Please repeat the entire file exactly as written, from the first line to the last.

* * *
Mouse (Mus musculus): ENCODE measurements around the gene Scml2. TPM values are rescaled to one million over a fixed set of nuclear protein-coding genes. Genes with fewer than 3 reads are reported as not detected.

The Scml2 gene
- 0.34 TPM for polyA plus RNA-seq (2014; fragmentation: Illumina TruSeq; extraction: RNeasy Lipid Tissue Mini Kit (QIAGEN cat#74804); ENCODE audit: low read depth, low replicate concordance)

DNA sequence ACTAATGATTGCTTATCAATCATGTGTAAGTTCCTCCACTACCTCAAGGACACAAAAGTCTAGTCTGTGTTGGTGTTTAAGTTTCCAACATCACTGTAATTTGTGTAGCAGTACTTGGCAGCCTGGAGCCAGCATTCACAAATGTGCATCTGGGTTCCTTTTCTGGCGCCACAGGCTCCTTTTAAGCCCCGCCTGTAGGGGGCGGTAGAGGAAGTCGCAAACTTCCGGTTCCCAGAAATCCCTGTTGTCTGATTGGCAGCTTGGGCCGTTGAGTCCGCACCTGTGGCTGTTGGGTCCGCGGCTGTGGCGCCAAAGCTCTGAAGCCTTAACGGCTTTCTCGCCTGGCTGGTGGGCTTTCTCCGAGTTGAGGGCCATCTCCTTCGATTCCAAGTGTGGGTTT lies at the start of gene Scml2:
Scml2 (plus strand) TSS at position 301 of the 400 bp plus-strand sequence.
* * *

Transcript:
Mouse (Mus musculus): ENCODE measurements around the gene Scml2. TPM values are rescaled to one million over a fixed set of nuclear protein-coding genes. Genes with fewer than 3 reads are reported as not detected.

The Scml2 gene
- 0.34 TPM for polyA plus RNA-seq (2014; fragmentation: Illumina TruSeq; extraction: RNeasy Lipid Tissue Mini Kit (QIAGEN cat#74804); ENCODE audit: low read depth, low replicate concordance)

DNA sequence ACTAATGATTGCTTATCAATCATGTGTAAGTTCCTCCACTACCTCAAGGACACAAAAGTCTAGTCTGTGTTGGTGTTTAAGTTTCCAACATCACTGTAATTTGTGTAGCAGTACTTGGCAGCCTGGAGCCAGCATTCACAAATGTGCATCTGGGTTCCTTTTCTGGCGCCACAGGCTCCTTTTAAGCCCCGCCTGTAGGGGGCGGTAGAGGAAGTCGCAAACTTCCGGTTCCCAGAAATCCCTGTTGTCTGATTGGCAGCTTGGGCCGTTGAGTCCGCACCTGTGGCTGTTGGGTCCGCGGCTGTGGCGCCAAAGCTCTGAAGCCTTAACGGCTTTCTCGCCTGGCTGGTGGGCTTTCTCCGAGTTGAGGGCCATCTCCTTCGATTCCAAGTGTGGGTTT lies at the start of gene Scml2:
Scml2 (plus strand) TSS at position 301 of the 400 bp plus-strand sequence.